Turning now to
The borehole engaging ribs 204 are separated by areas of relief or valleys 208 that provide annular passageways for the outflow of drill slurry. The valleys 208 may be sized such that their aggregate annular area is no less than the annular area between drill string 20 and borehole 42. It will be appreciated that a “scalloped” or concave construction may be utilized for the valleys 208 instead of the convex inner boundary depicted for them in
With reference now to
The central shaft 304 may terminate into a pipe pulling link 108 for connection to the product pipe 14. Central shaft 304 may further comprise provisions (not illustrated)—such as a commonly known side-entry housing and slotted cover plate—for housing the reamer beacon assembly 40 capable of at least roll and pitch sensing, useful for purposes previously described. One or more nozzles 306 dispense sufficient drilling fluid to suitably slurry (liquefy) the soil cuttings, easing their flow through the guidable reamer assembly 300 and their displacement from the borehole 16 to accommodate product pipe 14.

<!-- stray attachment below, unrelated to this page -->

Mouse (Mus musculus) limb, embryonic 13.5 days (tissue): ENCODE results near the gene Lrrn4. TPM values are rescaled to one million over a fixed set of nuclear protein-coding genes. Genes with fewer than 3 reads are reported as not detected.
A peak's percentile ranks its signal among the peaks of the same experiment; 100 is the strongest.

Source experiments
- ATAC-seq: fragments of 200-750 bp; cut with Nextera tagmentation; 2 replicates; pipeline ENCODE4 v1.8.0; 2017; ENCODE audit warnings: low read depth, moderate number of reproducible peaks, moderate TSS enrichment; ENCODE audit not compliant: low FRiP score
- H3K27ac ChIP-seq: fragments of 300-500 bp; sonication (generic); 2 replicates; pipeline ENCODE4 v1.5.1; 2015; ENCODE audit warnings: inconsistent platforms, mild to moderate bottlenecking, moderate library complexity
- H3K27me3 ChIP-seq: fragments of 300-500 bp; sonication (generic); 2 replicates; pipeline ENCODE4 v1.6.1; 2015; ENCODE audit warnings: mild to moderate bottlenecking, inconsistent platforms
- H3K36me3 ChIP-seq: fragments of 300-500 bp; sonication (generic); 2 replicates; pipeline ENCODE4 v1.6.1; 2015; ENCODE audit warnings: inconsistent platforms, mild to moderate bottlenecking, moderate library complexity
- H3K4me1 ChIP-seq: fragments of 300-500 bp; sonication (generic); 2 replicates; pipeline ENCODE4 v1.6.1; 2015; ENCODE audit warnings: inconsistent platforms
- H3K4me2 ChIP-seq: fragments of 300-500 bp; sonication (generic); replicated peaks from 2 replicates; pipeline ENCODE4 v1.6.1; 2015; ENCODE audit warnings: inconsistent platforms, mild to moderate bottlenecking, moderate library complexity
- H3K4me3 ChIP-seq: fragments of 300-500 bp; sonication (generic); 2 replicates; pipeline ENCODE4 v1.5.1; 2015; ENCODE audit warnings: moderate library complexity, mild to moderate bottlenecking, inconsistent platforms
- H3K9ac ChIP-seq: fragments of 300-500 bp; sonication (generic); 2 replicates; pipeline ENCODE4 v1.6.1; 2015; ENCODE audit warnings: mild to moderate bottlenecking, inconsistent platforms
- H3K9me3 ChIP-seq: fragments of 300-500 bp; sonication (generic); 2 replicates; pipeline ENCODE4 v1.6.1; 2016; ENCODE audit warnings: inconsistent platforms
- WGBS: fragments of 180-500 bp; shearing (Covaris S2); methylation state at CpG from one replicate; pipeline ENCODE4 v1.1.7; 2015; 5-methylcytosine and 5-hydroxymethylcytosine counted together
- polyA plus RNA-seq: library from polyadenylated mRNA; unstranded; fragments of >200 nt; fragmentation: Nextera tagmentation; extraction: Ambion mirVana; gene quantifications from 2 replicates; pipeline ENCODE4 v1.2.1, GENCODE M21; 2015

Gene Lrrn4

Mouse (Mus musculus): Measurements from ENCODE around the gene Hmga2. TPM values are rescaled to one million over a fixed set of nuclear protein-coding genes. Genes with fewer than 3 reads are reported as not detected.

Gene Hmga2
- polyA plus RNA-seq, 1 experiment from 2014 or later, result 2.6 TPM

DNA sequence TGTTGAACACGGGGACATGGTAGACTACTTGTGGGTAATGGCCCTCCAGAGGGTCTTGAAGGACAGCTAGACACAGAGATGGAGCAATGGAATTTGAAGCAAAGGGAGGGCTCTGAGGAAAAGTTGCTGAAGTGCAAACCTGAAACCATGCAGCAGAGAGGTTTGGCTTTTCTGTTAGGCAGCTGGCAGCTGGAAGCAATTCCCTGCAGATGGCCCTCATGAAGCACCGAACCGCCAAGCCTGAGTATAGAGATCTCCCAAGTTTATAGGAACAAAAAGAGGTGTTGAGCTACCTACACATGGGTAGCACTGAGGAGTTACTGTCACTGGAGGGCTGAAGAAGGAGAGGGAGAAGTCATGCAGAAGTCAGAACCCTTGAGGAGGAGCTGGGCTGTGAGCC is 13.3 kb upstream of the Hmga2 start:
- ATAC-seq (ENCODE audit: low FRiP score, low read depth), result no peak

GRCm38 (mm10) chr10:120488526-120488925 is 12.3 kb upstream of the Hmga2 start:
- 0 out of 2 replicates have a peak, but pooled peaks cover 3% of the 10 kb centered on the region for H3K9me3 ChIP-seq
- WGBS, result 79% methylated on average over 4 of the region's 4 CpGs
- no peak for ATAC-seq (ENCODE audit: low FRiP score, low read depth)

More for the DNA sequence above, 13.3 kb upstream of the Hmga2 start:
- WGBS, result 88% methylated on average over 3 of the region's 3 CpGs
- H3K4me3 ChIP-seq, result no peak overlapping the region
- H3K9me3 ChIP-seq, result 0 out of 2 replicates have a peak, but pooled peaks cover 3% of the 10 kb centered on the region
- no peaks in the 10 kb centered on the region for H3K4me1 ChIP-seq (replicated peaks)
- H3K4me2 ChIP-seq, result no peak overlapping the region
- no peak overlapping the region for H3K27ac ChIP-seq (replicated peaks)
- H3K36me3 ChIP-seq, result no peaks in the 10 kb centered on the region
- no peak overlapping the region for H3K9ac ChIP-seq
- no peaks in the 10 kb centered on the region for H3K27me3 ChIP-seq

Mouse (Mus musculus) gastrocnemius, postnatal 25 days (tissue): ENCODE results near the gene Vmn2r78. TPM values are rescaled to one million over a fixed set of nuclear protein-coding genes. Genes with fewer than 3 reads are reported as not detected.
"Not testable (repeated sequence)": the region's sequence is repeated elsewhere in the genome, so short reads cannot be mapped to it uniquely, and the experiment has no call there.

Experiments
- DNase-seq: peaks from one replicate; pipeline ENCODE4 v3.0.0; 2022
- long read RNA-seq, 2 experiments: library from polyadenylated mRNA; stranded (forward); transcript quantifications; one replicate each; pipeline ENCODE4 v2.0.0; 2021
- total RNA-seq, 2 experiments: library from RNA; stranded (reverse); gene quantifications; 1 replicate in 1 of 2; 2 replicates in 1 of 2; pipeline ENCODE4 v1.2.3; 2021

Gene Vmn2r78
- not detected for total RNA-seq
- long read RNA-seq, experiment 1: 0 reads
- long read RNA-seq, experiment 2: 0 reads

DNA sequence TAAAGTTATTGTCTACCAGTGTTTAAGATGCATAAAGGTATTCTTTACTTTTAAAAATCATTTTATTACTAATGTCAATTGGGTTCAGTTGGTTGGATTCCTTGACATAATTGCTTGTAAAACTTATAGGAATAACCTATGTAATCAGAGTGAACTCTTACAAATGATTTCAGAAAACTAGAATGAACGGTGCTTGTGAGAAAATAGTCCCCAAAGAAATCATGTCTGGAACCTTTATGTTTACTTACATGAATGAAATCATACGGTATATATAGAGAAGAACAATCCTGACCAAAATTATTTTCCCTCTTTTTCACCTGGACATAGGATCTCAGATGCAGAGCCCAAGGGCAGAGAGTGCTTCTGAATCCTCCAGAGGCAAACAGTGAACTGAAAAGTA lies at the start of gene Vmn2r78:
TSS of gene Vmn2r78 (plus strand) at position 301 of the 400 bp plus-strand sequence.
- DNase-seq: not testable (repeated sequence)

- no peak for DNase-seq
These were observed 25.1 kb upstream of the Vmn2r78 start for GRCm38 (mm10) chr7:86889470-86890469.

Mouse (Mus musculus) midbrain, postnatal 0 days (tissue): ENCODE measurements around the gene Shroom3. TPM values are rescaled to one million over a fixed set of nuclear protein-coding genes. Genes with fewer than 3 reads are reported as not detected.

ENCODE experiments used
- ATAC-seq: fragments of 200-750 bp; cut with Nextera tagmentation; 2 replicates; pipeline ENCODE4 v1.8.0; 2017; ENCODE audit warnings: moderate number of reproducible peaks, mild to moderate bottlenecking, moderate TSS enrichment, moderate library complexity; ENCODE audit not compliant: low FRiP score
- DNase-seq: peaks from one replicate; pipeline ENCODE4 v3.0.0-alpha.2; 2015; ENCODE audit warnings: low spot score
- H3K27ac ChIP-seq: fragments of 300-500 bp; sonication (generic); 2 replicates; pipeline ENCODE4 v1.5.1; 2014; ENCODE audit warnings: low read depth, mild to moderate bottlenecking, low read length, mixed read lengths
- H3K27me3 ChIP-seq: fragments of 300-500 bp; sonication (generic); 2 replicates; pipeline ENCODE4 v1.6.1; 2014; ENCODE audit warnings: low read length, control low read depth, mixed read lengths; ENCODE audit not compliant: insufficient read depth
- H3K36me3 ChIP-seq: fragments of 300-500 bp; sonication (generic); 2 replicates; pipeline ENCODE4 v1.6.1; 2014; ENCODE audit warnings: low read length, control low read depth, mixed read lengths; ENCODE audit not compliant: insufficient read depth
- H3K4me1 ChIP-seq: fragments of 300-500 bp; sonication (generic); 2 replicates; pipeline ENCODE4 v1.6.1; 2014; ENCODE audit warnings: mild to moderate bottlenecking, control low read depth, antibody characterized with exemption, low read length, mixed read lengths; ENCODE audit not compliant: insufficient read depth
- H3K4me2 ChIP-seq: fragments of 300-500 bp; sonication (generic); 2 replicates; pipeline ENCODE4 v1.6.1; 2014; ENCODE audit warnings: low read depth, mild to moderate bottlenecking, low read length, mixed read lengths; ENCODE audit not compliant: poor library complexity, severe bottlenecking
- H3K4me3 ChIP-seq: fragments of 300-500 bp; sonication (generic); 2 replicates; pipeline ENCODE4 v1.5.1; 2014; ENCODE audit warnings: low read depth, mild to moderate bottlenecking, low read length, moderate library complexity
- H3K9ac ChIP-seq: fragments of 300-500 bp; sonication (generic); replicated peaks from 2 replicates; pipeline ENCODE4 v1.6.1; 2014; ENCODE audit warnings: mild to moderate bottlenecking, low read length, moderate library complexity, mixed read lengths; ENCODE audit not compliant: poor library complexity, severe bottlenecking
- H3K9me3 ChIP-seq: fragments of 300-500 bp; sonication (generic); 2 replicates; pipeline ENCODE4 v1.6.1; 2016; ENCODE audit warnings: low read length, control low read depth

Preferably, the support member 302 is substantially the same diameter as, or a slight interference fit in, the enlarged borehole 42. To improve the yet to be described functions of support member 302 over a wide range of soil conditions, its diametrical fit within borehole 42 may be varied, for example, by the addition or removal of external shims (not shown) on the borehole engaging surfaces of the steering wedges. The borehole engaging members 306 form a discontinuous cylindrical-like, longitudinally-ribbed outer surface for support member 302. Preferably, the borehole engaging members 306 are arranged in diametrically opposed pairs substantially equally distributed around the circumference of support member 302. However, an odd number of borehole engaging members 306 could be used without departing from the scope of the invention. Their width may be sized or adjusted, if necessary, to provide (in combination with their length) an appropriate amount of borehole contact. This contact area is made sufficiently large to resist the normal tendency of cutting member 38 to drift off course downward under the influence of gravitational forces, or to undesirably rise above the desired path for borehole 42 from the influence of buoyancy of the product pipe 14 within the drill slurry filling the annulus between it and borehole 42. For average soil conditions, the combined width of borehole engaging members 306 may occupy approximately 60 to 75% of the circumference of support member 302.